Sports

New coach is wrong ingredient to strengthen Broncos’ ‘Tang’

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mugshot.JPGWhen the Broncos sent shockwaves through the league on Dec. 30, announcing they were terminating the contract of Mike Shanahan as both the Broncos general manager and head coach, they opened up doors to do something to drastically improve the franchise.

The Broncos finished their 2008 season ranked 2nd in the NFL in offensive yards per game averaging 395.8. They did it with a balanced attack of 279.4 yards through the air (3rd) and 116.4 on the ground (12th).

All this looks like a team should be competing for a Super Bowl.

No?

Well, at least an AFC Championship, right?!

It’s hard to believe the Broncos’ defense, what was once known as the “Orange Crush,” now wasn’t mediocre enough to let the Broncos showcase their offense in the playoffs. This year’s “Tang”, a watered-down version of the past Denver D, ranked a paltry 30th in points allowed.

The Broncos had the perfect opportunity to pick from an array of young defensive minds ready to become a head coach. With what was widely considered the best open job in the NFL, the Broncos had their choice of defensive coordinators Steve Spagnuolo of the New York Giants, Leslie Frazier of the Minnesota Vikings and Raheem Morris of the Tampa Bay Buccaneers.

The man who would’ve fit perfectly was Spagnuolo. He was the guy in charge of the Giants bringing the full on blitz on almost every down. Under Spag’s tutelage in 2007, the Giants led the league in sacks with 53. This year’s Broncos had less than half that with 26.

Imagine if the Broncos would blitz. They have a top three corner in the league in Champ Bailey on one side, and an above average corner in Dre Bly playing opposite him. With no pass rush this past season they had to cover guys for five to six seconds. If the Broncos would start sending DJ Williams & Co. up the gut after the quarterback every down, Bailey and Bly would only have to blanket their men for two seconds.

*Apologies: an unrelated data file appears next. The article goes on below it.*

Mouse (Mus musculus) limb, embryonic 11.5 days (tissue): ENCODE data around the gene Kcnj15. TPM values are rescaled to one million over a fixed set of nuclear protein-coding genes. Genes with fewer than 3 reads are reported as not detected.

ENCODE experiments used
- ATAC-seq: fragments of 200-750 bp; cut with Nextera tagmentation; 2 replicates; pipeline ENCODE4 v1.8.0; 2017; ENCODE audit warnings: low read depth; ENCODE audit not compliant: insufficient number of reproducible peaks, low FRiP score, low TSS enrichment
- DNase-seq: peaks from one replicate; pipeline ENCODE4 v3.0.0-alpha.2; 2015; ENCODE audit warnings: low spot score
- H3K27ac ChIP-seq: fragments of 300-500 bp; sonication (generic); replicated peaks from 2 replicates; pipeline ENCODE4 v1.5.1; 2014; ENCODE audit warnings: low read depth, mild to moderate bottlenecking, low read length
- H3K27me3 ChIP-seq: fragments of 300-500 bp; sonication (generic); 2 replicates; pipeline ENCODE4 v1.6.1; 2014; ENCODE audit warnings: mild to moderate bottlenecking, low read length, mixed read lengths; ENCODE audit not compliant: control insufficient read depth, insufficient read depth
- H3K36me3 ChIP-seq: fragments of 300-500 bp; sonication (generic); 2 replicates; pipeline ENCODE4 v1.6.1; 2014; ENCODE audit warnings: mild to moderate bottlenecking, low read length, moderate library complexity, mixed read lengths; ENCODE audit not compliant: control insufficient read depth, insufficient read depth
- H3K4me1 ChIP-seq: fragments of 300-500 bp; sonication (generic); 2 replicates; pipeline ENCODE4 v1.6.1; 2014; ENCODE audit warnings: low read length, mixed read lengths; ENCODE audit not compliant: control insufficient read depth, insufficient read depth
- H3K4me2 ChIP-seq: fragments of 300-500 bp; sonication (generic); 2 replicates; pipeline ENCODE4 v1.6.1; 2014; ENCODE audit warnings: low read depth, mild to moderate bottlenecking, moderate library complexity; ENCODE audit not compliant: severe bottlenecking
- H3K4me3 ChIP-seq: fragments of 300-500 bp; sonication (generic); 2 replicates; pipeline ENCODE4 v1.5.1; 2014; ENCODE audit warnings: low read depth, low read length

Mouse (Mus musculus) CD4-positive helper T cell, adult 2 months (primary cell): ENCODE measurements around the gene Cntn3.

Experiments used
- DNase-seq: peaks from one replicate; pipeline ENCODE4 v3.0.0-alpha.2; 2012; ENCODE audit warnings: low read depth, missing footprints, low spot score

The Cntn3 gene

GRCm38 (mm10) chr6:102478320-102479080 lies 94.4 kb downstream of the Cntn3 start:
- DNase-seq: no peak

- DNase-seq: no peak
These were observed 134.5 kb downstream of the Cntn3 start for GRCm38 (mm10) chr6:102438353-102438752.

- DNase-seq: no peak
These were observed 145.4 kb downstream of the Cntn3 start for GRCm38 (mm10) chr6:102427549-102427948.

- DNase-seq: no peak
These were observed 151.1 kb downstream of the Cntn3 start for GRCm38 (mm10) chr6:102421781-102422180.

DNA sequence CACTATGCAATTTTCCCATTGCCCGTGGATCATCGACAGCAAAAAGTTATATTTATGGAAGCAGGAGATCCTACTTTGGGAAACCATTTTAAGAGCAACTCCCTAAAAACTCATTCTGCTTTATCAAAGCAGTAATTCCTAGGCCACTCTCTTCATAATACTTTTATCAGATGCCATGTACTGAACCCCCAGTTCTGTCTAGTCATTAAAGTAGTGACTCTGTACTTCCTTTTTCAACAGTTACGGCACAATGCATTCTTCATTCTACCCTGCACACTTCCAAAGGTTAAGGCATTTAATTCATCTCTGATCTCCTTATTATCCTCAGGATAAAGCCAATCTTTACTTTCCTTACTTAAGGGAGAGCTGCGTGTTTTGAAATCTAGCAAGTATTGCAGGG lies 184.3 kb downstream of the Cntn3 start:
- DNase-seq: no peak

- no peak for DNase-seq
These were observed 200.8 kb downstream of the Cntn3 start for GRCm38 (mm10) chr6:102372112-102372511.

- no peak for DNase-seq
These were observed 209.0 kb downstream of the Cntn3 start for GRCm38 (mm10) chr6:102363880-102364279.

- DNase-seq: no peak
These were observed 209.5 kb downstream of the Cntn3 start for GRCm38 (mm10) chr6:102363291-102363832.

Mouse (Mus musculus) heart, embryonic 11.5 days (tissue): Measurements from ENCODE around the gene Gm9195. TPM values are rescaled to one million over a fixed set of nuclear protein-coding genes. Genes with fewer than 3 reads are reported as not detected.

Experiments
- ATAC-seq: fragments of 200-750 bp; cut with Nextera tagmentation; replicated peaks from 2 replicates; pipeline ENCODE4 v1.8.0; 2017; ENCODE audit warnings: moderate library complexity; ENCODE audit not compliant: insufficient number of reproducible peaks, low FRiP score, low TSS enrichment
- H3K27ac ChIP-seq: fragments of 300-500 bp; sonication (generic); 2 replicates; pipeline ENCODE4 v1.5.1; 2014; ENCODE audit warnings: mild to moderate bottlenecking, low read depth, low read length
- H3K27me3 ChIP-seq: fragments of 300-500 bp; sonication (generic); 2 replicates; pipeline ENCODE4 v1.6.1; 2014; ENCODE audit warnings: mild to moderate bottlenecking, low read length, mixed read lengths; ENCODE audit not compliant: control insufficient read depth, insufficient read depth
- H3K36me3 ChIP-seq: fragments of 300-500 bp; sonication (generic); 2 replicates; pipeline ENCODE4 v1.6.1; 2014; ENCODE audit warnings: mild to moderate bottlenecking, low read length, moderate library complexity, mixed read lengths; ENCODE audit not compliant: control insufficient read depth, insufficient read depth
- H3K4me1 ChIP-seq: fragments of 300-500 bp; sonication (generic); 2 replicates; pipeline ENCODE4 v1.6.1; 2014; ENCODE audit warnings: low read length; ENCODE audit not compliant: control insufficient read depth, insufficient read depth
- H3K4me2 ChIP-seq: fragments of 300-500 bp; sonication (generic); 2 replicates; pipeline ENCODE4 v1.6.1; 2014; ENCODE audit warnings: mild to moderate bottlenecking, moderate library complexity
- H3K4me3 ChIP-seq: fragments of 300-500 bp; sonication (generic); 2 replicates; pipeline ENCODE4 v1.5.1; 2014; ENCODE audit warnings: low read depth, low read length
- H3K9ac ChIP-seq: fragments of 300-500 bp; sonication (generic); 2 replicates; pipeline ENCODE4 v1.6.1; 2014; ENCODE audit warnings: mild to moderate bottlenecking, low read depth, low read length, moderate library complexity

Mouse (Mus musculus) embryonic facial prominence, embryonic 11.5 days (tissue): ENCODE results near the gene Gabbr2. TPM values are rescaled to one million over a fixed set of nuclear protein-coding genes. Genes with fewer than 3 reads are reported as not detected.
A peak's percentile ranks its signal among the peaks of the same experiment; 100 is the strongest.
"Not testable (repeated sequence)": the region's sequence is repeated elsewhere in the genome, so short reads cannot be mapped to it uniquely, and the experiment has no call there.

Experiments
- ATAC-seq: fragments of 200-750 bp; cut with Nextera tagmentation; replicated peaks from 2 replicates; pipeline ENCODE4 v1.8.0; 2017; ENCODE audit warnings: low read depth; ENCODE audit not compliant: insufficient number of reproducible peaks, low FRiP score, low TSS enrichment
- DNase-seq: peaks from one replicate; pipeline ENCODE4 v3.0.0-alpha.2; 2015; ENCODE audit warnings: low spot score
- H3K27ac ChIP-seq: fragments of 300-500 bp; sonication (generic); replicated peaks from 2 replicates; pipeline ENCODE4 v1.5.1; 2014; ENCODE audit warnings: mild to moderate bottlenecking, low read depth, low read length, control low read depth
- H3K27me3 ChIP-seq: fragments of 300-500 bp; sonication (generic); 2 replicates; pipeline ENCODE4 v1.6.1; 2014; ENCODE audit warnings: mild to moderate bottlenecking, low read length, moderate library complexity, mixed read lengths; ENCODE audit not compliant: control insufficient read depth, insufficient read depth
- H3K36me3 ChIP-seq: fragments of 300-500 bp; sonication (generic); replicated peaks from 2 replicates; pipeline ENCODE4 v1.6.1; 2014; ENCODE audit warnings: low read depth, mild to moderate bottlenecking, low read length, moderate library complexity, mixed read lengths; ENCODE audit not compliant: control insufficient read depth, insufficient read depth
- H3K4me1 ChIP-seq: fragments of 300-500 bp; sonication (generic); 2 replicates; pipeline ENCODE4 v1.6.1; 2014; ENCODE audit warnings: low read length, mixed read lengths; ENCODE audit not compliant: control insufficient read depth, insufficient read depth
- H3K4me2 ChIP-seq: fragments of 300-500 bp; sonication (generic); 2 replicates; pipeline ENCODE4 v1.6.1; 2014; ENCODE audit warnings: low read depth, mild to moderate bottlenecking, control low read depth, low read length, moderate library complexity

In a poll on the Denver Post’s Web site, over 70 percent of Bronco fans wanted Spagnuolo to be the next head coach. Coming in second place was “None of the above” and in third was the nostalgic choice of John Elway.

Not that the Broncos brain trust should listen to the fans when it comes to personnel matters, but in this case the vast majority of the orange and blue-collared faithful knew better than the multi-millionaire selection committee.

When owner Pat Bowlen announced that Josh McDaniels would take over the reigns for the Broncos, I had mixed broncos-cartoon.jpgemotions. On one hand, I knew Bowlen made a huge mistake by not hiring Spagnuolo, or even Leslie Frazier who in my eyes was the second-best choice. On the other hand, I was extremely excited to watch an offense led by Jay Cutler, possibly break the 100-point mark.

I’m just worried Denver might lose the game they score 100-plus points in!

I’m not worried about McDaniels only being 32 years old. He studied under Bill Belichick for eight seasons in New England, and is widely thought of as the next offensive guru of the NFL. In fact, I think that’s why Bowlen hired McDaniels. He was afraid to be “the guy that past on the kid.”

In his first decision as head coach, McDaniels hired Mike Nolan as the defensive coordinator. A well-known name that made some fans happy. But if you look at the stats, Nolan inherited a good defense in Baltimore. Sure he had success with them, but he didn’t build that defense.

When he took the head coaching job in 2005 in San Francisco, he inherited the league’s worst defense that allowed 28.3 points per game. In his four seasons in SF the defense ranked 30, 32 and 20 in scoring defense before he was fired during the 2008 season.

So in the two major coaching moves the Broncos have made this offseason, they’ve botched 1.5 of them.

As I said before, the Broncos will be a fun team to watch when they have the ball this season. But unless some big names are brought in through free agency and the draft, don’t expect much out of a Josh McDaniels and Mike Nolan-led defense.

Cartoon drawn by Katherine Parker, a designer/artist for the TODAY